The early years prior to formal primary schooling are characterized by a wide range of experiences for children. As a result, it is not surprising that there are strong opinions both for and against the schooling that is provided for children at this age. Kaufman, Kaufman, and Nelson’s Learning Together: The Law, Politics, Economics, Pedagogy, and Neuroscience of Early Childhood Education provides a strong argument for investing in early childhood programs, emphasizing the educational, social, and economic benefits for children and the US as a whole. The authors stress the importance of providing high-quality programs, which they contend are characterized by a socially constructive approach to learning that develops children’s capacity to construct knowledge by building relationships. While a common misconception is that a socially constructive approach to early childhood education is bold and progressive, the authors make the case that it is actually supported through US educational policy, framers of the US constitution, and the foundations of American educational law.
The book is broken up into three sections. The first section outlines the political, pedagogical, legal, and economic case for investing in early childhood education. Several contentious points are brought to light as the history and philosophy of American education is put forth, such as the notion that America fails to provide adequate and equitable access to early childhood education and the huge racial and socioeconomic disparities that exist in terms of access. Despite the combined federal and local funding sources that are used for early childhood programs, an additional $24 billion would be needed to provide high-quality early childhood programs for every 4-year-old nationwide. Combined with dollars that are already being spent on early childhood, this would represent less than 10% of public funds spent on education. They also touch on alternative initiatives (i.e. standardized testing and school choice) to reform American education and show how early childhood bridges these other highly debated reforms by allocating public funds for both public and private providers.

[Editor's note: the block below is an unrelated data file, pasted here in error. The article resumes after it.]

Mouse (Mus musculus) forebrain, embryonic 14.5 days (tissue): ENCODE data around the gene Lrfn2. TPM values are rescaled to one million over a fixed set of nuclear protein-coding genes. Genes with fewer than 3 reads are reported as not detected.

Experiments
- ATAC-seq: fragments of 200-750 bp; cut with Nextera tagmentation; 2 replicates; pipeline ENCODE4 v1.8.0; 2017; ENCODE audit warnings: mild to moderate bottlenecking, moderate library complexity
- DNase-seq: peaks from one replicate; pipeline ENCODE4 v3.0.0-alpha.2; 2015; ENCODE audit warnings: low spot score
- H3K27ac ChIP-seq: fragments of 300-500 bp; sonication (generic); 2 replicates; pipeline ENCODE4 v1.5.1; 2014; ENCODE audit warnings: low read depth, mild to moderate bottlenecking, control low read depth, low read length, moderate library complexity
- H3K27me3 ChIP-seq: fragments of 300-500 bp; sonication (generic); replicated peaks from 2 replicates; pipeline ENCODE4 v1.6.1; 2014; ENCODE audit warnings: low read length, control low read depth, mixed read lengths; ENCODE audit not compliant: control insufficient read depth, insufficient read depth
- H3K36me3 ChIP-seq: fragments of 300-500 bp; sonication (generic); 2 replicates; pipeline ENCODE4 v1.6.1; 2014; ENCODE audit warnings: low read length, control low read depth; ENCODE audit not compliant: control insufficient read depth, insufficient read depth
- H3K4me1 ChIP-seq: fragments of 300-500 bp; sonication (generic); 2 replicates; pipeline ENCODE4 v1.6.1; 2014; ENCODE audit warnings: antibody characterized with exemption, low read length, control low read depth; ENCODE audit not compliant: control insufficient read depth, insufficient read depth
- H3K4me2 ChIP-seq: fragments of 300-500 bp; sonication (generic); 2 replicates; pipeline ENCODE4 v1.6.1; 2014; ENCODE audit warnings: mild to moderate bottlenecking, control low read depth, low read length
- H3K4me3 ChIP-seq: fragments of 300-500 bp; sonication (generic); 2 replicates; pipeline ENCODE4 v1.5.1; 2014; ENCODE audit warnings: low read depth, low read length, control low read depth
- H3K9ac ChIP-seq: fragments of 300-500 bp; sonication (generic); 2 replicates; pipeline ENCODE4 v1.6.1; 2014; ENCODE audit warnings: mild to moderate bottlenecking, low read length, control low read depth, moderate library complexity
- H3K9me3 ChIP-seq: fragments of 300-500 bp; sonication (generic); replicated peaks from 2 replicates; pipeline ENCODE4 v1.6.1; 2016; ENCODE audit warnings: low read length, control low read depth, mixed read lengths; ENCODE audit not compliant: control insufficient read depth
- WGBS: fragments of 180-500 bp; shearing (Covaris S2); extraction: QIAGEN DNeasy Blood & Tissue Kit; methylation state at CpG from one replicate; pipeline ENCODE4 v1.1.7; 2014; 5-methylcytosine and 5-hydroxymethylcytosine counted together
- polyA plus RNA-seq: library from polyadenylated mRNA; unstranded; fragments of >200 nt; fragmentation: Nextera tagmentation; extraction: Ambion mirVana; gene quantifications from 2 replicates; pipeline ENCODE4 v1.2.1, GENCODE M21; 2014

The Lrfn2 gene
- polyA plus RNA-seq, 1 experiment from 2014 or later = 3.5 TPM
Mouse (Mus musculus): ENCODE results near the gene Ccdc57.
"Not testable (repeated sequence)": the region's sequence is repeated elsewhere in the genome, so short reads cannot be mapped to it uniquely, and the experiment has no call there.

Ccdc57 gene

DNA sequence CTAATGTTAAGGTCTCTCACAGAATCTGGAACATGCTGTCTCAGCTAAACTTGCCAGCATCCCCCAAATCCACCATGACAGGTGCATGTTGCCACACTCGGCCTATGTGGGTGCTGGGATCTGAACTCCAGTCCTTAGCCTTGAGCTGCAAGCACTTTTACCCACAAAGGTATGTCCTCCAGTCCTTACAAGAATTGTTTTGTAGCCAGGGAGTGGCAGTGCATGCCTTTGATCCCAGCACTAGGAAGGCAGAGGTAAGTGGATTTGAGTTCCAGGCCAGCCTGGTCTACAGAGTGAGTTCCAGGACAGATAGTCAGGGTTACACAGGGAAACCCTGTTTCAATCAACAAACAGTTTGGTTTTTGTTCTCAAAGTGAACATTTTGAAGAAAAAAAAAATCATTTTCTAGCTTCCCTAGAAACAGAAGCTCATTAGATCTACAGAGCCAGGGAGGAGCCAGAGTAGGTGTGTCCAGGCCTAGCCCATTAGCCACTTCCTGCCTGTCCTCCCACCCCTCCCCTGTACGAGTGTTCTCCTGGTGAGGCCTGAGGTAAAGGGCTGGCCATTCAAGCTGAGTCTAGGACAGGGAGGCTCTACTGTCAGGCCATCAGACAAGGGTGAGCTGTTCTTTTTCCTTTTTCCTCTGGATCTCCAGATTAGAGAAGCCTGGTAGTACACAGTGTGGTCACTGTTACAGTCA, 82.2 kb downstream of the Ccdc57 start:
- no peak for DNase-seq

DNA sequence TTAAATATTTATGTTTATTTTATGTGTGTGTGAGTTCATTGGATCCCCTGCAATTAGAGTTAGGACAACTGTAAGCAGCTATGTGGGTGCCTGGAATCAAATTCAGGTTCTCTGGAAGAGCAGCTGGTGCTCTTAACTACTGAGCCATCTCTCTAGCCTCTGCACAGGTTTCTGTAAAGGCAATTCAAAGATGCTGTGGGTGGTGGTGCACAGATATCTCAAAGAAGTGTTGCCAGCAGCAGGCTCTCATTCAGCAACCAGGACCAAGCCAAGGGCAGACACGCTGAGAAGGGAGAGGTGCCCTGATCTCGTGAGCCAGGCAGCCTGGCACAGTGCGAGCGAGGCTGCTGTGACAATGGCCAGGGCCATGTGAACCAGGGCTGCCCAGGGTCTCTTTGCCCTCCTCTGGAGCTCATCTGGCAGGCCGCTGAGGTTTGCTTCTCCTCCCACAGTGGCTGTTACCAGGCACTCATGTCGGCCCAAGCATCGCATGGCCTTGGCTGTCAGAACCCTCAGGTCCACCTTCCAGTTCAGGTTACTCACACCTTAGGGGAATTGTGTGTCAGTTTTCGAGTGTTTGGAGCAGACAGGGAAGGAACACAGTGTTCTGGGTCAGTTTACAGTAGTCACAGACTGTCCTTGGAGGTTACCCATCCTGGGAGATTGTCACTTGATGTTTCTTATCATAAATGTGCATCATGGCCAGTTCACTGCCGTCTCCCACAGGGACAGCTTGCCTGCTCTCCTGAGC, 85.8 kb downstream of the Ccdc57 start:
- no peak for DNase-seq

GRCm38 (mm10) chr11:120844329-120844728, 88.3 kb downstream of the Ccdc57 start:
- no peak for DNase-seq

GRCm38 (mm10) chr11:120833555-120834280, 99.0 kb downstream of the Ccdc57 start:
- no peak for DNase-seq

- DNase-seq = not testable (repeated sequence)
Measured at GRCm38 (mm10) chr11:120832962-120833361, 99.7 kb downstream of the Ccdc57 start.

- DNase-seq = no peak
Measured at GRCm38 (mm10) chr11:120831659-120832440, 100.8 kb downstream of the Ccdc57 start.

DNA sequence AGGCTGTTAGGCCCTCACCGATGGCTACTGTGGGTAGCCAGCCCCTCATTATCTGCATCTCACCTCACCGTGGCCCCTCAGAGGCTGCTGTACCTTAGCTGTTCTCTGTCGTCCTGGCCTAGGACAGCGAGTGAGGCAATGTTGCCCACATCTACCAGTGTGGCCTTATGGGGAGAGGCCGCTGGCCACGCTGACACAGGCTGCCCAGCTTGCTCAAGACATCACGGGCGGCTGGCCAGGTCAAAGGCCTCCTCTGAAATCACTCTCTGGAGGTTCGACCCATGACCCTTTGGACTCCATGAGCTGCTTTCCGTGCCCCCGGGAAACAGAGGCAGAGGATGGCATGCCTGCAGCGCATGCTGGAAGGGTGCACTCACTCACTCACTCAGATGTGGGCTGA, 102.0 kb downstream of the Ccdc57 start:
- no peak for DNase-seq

The second section looks at the effectiveness of various pedagogical approaches and references numerous research studies to show the benefits of a social constructivist approach. Research that supports this type of classroom approach shows positive effects on children’s self-regulation and executive functioning skills, and these skills have been shown to produce even greater academic achievement effects later on. The Reggio Emilio and Tools of the Mind curriculums are offered as social constructivist curriculums. The section goes on to discuss how the latest neuroscience research also supports this approach, which shows how the brain is affected by early experiences.